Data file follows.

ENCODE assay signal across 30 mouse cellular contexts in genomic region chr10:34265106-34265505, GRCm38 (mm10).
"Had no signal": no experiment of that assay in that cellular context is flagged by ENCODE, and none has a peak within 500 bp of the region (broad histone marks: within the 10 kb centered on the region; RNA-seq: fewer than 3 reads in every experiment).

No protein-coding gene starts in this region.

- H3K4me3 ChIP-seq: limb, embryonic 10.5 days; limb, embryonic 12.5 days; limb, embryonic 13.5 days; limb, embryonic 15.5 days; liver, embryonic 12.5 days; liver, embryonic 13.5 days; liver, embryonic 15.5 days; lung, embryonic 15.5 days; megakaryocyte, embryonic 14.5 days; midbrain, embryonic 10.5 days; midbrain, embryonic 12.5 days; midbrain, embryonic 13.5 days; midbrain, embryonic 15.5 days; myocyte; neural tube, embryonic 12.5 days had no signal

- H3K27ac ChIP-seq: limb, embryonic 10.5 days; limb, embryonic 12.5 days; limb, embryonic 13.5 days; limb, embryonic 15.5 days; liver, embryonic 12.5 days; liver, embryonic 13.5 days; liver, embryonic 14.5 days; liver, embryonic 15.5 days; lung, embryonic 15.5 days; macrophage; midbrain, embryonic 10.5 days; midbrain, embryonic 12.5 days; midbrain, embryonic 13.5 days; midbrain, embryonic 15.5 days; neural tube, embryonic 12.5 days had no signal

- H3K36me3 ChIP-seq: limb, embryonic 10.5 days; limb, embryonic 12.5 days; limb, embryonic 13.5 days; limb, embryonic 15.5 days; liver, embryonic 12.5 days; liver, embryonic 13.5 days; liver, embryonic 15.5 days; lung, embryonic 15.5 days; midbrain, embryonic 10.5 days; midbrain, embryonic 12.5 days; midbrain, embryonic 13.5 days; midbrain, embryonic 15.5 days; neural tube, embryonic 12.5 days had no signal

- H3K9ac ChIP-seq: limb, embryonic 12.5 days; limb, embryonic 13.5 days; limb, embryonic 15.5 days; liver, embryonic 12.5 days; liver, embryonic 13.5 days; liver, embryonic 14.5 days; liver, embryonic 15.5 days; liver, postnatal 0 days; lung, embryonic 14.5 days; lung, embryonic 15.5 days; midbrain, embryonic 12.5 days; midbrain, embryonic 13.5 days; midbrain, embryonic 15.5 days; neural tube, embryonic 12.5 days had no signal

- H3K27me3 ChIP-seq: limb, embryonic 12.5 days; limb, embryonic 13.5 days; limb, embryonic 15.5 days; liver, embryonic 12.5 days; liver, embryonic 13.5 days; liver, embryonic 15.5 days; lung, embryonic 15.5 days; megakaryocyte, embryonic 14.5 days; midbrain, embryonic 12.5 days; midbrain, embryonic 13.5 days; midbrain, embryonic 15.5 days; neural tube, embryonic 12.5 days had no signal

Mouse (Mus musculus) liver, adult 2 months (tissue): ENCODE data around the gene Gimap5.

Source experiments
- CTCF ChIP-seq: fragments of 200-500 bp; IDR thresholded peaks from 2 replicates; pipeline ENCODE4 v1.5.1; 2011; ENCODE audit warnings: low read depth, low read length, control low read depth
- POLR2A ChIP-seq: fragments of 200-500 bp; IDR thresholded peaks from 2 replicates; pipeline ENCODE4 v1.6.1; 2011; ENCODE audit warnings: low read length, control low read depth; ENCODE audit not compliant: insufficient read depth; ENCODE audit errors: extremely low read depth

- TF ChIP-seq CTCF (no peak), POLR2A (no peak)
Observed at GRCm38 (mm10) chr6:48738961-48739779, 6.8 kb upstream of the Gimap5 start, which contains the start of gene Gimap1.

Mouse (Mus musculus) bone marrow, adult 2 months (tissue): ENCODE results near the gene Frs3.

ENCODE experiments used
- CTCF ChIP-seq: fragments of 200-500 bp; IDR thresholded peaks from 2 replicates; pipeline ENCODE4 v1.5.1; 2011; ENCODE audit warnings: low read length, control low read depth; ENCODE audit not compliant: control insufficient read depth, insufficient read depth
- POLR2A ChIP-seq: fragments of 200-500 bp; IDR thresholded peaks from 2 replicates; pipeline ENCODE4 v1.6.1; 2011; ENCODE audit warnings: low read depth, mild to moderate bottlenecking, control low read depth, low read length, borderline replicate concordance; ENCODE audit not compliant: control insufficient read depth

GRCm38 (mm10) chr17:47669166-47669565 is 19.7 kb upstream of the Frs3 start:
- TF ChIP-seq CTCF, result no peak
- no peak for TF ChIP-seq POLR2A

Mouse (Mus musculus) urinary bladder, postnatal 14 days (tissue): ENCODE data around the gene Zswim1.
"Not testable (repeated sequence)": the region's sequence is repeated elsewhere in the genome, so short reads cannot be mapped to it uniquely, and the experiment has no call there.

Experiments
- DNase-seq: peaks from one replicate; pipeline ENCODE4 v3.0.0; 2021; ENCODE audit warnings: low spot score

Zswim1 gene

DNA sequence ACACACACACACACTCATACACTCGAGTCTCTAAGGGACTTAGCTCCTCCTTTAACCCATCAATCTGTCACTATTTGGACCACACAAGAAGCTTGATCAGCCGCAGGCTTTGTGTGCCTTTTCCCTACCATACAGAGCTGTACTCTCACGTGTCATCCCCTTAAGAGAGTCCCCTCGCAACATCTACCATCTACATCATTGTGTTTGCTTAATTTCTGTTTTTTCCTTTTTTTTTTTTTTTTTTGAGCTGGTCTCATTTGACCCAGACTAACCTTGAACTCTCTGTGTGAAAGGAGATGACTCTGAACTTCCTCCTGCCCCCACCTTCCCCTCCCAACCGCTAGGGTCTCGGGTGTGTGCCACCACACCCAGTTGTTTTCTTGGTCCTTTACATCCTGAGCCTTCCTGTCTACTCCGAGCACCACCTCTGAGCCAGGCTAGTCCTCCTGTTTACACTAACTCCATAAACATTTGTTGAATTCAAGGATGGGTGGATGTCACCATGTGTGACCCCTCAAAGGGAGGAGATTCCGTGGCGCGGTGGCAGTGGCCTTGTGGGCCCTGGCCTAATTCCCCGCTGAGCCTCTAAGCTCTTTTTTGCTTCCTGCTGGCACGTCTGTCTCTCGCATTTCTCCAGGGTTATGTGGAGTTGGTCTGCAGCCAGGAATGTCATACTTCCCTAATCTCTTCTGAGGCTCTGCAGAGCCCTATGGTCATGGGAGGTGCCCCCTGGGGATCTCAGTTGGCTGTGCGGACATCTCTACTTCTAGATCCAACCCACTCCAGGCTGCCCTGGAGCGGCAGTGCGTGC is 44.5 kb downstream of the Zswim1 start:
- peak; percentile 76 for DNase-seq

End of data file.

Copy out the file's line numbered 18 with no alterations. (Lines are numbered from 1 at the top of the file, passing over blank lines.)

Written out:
- POLR2A ChIP-seq: fragments of 200-500 bp; IDR thresholded peaks from 2 replicates; pipeline ENCODE4 v1.6.1; 2011; ENCODE audit warnings: low read depth, mild to moderate bottlenecking, control low read depth, low read length, borderline replicate concordance; ENCODE audit not compliant: control insufficient read depth